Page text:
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Newspaper Page Text
THE INDIAN ADVOCATE
"They have not been so clever after all," he continued.
All this happened fifty years ago, and they have been look
in' for one who has lived under the British Hag ever since.
This finishes my story, my friends, the story ot Miles Darcy,
not of Owen O'Brien; but when I die it matters little; you may
call me by either name. As I hope to be forgiven, 1 forgive
all who have ever wronged me or mine. Reach me my prayer
book, Father dear," said the dying man, wearily.
The priest handed him the old, well-fingered relic.
"And I'll show you all of my own Eileen, when she was
just ten years old. Ah, darlin'l" he cried, as he kissed the
picture over and over again before showing it. "Now, friends,
do you wonder that I gave up my whole life's happiness for
her? Do you wonder why I shunned the world that the remem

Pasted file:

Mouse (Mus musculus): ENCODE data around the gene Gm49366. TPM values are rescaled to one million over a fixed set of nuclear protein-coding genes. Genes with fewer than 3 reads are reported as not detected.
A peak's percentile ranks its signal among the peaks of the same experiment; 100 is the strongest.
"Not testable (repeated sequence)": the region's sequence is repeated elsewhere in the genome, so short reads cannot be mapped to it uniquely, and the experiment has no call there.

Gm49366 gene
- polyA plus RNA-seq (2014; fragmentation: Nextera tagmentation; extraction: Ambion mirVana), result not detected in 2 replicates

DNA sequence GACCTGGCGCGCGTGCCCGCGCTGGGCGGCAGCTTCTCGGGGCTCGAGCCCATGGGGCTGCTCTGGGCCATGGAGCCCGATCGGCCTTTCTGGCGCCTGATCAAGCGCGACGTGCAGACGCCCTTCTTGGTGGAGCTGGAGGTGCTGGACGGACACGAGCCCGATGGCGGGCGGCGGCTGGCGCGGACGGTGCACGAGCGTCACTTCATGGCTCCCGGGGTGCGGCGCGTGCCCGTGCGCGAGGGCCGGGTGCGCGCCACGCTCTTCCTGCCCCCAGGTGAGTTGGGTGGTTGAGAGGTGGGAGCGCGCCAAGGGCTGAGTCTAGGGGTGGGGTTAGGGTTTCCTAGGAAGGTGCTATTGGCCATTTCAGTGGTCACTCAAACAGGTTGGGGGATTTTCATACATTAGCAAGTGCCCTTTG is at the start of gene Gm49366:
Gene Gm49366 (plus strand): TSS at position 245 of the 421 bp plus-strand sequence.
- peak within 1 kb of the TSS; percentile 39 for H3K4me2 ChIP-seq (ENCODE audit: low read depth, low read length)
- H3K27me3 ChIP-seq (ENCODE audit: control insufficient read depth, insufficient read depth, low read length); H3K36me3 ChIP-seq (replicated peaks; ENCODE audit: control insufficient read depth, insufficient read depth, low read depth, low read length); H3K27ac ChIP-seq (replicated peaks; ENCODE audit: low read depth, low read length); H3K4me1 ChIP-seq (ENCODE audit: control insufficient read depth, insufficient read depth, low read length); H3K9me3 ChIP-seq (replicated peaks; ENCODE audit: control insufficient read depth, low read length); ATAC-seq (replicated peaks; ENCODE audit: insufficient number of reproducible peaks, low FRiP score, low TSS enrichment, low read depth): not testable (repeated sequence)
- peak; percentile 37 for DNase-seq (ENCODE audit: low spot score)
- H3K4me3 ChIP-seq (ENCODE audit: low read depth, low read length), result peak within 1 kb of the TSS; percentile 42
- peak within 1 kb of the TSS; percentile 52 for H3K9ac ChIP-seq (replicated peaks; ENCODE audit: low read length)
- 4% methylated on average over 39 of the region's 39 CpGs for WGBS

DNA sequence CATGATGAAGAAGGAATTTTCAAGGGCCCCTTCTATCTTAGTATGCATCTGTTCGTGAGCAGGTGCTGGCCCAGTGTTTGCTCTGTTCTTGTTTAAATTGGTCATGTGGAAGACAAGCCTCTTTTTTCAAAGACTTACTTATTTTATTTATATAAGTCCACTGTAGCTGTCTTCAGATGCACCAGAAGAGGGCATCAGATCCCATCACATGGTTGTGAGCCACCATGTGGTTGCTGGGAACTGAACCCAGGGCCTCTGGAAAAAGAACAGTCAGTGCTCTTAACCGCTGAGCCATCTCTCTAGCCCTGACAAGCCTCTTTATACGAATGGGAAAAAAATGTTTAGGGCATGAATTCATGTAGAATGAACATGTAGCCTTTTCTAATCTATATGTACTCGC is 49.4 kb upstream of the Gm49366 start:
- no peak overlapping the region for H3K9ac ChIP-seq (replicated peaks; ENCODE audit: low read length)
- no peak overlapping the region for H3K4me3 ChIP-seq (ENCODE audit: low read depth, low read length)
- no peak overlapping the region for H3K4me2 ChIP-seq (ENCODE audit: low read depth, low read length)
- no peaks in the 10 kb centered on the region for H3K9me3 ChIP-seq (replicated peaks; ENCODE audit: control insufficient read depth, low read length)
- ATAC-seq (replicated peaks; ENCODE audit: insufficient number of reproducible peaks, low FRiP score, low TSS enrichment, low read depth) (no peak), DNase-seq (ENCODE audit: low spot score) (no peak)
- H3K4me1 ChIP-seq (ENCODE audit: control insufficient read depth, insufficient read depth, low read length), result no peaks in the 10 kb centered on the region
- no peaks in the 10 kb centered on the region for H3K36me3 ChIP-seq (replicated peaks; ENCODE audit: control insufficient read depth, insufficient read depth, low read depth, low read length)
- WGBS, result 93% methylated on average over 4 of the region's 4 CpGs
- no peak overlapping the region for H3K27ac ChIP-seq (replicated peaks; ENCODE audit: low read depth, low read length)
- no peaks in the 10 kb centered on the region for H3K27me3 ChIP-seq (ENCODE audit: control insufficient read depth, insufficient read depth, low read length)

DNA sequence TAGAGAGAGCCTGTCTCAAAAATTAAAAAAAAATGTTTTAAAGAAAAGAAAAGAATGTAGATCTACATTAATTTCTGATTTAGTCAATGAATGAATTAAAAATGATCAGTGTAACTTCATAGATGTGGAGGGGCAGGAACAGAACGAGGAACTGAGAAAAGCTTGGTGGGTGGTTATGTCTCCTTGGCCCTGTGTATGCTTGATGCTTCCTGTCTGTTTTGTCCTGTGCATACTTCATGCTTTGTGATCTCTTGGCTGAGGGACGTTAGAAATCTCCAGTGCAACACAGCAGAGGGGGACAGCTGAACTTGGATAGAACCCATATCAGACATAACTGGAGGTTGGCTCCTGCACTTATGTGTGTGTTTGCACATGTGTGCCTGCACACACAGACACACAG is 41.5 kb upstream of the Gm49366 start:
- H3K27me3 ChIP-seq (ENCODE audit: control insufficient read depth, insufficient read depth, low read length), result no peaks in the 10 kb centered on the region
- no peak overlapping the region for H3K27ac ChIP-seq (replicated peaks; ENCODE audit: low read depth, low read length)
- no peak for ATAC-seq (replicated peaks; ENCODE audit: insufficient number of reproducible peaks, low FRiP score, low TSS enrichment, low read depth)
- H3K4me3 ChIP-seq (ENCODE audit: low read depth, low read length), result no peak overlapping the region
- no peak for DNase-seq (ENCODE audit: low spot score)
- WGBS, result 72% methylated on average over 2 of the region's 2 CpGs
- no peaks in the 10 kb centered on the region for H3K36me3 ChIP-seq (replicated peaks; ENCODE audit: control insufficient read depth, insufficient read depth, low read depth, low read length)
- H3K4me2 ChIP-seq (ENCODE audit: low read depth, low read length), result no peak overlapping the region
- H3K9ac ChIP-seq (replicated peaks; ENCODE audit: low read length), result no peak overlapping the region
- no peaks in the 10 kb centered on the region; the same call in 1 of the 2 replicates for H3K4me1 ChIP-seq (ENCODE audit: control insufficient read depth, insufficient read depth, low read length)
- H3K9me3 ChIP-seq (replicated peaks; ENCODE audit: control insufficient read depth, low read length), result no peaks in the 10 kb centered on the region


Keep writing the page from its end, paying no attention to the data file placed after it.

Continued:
brance of her might remain bright and vivid with me?"
He closed his hands again about the picture.
"Let us kneel down and say the rosary," murmured the
priest. Deeply impressed with this sad story of a life, they
all knelt down. At first, the dying man answered the prayers
bravely; but his voice grew weaker, and before they had cea
sed 'praying, Miles Darcy was sleeping his eternal sleep, while
the picture of his little child lay on his bosom.
Catherine A. Suluvan.
Alas! we love ourselves too much, and make human prudence too much
of a rule, fearful lest we should lose a single point of our own reasonings.
But who can tell the greatness of this evil, and how great a mistake it is?
It. was not thua that the saints acted. St. Theresa.
The devout father Martin del Rio, who had been a great
man in the world, and noted for his learning no lesc than his
rank, having become a religious and a priest, often accompa
nied the lay brother who was housekeeper of his convent with
a ragged habit on, carrying in the sight of all the people the.
various articles which the latter had bought for the use of the